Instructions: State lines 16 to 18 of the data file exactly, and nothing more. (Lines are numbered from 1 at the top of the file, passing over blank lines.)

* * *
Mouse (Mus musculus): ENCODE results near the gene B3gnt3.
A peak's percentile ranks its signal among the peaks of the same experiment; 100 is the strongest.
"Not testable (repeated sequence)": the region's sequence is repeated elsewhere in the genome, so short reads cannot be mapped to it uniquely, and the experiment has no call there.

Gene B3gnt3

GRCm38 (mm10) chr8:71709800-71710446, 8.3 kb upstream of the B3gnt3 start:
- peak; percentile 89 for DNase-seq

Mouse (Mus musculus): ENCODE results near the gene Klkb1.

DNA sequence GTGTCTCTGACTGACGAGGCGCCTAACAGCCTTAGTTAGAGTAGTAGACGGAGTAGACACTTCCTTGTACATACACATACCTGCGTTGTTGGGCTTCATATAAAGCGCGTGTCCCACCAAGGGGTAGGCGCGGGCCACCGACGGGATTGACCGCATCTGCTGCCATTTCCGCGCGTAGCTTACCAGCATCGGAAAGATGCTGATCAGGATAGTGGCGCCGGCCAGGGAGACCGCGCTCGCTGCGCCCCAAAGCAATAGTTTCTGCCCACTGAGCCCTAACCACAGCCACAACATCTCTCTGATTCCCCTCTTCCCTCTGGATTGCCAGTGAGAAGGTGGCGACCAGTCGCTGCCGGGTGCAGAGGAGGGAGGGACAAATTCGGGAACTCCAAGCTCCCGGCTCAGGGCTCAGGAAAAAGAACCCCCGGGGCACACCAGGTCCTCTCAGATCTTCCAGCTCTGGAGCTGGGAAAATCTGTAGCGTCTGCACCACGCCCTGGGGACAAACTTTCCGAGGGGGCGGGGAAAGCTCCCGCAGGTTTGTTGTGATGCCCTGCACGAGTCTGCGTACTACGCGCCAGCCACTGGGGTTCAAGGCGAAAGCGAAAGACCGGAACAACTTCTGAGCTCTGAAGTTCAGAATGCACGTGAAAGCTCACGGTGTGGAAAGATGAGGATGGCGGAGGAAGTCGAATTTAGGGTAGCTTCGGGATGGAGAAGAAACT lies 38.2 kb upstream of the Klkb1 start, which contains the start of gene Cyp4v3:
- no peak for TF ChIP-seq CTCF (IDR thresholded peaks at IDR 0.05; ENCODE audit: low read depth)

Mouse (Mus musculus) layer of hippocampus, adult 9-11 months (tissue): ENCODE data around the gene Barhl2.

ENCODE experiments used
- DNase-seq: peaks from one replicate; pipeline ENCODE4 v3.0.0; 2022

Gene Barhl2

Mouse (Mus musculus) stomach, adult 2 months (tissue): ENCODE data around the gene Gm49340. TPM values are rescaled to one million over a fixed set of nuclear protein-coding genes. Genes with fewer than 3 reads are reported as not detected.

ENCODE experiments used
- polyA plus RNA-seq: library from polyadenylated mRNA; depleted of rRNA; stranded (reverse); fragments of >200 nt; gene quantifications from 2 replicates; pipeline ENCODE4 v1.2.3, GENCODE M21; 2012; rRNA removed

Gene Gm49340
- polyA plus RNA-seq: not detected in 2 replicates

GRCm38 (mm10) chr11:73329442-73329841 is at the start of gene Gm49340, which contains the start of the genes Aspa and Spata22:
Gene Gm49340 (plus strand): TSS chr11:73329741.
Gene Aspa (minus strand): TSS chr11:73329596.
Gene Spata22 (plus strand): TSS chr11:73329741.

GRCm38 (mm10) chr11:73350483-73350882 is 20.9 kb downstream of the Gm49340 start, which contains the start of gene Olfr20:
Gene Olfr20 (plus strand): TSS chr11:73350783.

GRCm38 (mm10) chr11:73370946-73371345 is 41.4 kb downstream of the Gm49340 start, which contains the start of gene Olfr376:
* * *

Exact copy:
- polyA plus RNA-seq: library from polyadenylated mRNA; depleted of rRNA; stranded (reverse); fragments of >200 nt; gene quantifications from 2 replicates; pipeline ENCODE4 v1.2.3, GENCODE M21; 2012; rRNA removed

Gene Gm49340
- polyA plus RNA-seq: not detected in 2 replicates